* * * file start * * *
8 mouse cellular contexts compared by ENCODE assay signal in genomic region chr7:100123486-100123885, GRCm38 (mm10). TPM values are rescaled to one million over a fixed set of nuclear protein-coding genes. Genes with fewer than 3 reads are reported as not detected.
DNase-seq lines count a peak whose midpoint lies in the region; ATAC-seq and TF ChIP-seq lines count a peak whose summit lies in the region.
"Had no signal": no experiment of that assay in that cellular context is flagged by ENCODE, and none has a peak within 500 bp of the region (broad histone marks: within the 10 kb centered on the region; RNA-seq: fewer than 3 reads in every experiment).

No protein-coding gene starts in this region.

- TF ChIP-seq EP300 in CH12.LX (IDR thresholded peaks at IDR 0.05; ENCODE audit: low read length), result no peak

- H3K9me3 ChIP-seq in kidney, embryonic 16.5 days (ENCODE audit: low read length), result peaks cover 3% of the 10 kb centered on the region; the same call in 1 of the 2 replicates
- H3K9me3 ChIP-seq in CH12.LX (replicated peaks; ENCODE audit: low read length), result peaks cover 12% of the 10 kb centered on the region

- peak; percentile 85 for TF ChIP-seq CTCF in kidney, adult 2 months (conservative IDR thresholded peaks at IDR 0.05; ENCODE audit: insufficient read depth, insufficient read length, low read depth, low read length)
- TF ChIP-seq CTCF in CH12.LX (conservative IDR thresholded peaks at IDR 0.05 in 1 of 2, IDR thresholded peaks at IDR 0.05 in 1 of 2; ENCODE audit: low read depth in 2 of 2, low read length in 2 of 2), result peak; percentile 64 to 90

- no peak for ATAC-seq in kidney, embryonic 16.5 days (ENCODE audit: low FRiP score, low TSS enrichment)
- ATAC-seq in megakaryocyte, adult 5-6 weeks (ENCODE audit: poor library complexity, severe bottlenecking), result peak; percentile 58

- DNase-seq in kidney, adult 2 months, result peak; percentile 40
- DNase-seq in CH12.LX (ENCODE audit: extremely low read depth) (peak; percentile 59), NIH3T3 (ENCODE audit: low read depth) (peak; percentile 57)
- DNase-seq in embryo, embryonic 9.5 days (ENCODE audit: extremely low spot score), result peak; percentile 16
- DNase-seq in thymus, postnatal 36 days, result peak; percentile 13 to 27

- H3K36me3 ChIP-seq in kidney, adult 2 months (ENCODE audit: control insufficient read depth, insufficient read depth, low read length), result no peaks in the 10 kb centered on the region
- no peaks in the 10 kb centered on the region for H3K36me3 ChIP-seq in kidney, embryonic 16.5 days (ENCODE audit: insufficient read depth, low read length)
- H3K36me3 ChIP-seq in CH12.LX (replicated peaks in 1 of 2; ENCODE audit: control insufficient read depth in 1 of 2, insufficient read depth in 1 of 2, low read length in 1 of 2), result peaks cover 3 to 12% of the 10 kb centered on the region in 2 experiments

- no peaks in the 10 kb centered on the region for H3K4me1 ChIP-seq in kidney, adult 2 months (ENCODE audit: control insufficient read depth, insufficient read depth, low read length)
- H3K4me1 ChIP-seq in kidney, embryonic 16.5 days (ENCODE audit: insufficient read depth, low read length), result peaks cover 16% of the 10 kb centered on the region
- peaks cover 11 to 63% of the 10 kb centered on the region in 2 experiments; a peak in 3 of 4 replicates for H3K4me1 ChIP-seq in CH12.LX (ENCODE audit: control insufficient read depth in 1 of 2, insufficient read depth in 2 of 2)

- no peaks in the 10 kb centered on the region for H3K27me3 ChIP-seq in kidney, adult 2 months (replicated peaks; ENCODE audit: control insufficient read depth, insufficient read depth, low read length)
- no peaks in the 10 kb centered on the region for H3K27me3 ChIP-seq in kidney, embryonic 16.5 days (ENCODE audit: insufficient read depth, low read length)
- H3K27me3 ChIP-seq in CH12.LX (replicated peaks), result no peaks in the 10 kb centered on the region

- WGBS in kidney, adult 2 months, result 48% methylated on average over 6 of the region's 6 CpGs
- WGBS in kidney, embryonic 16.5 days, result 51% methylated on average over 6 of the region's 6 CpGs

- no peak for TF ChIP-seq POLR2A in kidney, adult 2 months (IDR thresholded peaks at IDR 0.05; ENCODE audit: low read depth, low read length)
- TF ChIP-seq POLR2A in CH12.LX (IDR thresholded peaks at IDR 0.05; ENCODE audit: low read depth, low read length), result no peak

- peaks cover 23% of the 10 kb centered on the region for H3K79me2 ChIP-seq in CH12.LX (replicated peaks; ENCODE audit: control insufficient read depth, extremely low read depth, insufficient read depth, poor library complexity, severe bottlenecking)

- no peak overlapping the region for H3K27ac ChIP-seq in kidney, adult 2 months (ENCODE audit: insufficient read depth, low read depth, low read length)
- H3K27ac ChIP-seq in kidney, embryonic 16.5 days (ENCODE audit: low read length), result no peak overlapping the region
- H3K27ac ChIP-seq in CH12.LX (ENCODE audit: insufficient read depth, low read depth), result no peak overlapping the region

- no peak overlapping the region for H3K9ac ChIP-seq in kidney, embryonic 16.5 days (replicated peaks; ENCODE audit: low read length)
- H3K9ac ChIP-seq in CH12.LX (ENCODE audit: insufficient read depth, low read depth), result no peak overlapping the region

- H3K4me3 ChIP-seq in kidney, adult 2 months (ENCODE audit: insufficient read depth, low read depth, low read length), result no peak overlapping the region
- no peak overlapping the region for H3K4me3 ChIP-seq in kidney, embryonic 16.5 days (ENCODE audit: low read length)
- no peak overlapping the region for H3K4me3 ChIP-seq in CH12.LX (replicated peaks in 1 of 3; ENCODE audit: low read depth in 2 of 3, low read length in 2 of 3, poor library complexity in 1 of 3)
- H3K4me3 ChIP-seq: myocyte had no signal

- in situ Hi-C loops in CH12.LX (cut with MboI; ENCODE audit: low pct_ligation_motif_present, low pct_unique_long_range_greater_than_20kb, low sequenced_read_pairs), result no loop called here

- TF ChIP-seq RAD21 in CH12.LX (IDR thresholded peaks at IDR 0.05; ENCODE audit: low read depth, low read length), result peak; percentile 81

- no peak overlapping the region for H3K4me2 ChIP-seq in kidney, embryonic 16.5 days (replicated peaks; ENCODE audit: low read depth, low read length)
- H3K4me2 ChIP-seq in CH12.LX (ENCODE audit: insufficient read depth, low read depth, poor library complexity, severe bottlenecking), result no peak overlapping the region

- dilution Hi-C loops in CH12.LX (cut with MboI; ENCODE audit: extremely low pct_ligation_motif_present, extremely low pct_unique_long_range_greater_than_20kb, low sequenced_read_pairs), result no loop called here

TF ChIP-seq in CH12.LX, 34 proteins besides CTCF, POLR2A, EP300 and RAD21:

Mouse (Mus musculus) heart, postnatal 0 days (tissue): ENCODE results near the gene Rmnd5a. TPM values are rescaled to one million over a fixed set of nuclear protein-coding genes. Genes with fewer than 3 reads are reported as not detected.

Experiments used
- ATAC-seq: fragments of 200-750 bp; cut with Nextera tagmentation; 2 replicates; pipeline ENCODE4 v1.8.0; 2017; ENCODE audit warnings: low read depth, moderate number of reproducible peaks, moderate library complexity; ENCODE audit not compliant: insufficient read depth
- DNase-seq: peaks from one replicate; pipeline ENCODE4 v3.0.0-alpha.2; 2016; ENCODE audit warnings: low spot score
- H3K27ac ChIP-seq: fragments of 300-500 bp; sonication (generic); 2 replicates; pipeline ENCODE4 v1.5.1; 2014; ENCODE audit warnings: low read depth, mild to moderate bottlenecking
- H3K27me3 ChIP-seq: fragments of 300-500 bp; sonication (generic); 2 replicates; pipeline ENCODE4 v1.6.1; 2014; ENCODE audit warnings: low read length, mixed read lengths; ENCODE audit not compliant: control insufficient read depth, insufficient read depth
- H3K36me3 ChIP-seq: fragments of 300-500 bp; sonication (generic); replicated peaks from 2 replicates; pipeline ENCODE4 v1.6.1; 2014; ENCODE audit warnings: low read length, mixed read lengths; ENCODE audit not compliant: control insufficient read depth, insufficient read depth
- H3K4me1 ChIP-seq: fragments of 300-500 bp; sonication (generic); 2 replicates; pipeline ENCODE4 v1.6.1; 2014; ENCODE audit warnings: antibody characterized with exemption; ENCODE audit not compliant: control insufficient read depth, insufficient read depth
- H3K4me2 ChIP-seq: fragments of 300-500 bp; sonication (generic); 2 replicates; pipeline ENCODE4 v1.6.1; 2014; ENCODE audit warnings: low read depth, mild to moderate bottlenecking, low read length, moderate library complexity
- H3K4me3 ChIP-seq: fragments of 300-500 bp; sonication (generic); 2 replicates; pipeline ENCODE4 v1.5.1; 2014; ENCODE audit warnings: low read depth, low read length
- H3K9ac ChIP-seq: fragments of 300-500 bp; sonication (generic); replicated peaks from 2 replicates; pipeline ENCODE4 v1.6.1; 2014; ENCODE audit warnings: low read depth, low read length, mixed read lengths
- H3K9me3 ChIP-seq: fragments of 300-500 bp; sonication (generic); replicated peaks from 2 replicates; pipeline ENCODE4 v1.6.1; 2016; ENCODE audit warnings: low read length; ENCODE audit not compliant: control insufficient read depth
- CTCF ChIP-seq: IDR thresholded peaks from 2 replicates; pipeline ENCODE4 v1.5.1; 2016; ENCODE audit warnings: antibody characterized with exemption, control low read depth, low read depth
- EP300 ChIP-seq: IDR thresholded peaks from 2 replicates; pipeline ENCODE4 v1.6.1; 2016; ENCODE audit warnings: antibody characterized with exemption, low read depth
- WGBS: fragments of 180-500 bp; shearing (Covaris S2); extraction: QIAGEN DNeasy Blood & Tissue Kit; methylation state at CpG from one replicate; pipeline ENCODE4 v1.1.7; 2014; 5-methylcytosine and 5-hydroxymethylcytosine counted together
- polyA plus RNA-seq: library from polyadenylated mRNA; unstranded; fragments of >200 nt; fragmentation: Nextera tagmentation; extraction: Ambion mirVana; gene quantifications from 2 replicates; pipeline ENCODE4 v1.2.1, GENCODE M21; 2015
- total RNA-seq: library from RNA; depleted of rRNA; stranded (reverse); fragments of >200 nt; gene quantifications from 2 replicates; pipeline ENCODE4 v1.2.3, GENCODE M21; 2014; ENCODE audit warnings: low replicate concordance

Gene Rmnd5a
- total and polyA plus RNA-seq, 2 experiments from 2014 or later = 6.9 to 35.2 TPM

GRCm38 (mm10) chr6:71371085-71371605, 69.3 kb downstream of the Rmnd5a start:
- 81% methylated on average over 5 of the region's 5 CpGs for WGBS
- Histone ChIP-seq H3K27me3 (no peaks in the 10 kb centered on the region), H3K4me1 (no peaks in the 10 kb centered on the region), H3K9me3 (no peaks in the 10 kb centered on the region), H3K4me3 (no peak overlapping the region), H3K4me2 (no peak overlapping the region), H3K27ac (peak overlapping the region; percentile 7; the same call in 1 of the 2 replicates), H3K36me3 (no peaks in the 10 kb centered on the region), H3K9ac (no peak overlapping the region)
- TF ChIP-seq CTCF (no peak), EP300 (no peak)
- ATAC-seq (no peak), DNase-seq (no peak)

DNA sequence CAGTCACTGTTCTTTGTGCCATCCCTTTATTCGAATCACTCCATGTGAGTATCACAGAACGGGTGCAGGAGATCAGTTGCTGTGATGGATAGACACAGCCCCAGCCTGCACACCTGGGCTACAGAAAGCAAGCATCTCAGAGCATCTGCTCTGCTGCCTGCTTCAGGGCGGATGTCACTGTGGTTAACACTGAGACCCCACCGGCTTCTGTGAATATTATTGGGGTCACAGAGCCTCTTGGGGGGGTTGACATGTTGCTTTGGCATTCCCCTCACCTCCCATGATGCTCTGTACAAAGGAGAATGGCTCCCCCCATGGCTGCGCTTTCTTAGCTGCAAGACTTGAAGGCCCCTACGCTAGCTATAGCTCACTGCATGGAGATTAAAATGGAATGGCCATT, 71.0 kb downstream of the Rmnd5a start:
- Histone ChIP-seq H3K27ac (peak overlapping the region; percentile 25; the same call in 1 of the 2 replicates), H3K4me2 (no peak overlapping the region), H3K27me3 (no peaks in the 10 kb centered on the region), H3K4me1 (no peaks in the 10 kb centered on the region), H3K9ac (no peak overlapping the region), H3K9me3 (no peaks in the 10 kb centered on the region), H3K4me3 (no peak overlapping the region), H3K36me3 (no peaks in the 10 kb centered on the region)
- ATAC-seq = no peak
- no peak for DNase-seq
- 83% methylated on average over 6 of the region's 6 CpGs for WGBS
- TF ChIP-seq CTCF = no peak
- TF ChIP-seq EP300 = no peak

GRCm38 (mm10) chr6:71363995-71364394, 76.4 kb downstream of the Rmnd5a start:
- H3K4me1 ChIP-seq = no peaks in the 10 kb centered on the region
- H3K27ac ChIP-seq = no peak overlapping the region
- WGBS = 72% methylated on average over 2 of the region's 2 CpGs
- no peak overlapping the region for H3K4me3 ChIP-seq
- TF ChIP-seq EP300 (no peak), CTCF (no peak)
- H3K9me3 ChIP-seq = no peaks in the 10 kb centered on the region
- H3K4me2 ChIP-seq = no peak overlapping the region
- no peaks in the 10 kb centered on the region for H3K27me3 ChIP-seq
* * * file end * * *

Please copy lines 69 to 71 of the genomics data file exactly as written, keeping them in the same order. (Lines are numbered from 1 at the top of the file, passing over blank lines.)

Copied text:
DNA sequence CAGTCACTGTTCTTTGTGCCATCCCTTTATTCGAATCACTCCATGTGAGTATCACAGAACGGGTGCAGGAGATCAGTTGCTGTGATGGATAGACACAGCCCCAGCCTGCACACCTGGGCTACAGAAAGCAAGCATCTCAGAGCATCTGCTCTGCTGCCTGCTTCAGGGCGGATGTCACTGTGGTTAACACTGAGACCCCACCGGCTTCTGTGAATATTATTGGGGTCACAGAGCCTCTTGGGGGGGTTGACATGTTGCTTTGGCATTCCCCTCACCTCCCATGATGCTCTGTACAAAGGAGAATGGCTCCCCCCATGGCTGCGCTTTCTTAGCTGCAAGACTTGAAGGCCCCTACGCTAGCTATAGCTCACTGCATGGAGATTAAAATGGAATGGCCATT, 71.0 kb downstream of the Rmnd5a start:
- Histone ChIP-seq H3K27ac (peak overlapping the region; percentile 25; the same call in 1 of the 2 replicates), H3K4me2 (no peak overlapping the region), H3K27me3 (no peaks in the 10 kb centered on the region), H3K4me1 (no peaks in the 10 kb centered on the region), H3K9ac (no peak overlapping the region), H3K9me3 (no peaks in the 10 kb centered on the region), H3K4me3 (no peak overlapping the region), H3K36me3 (no peaks in the 10 kb centered on the region)
- ATAC-seq = no peak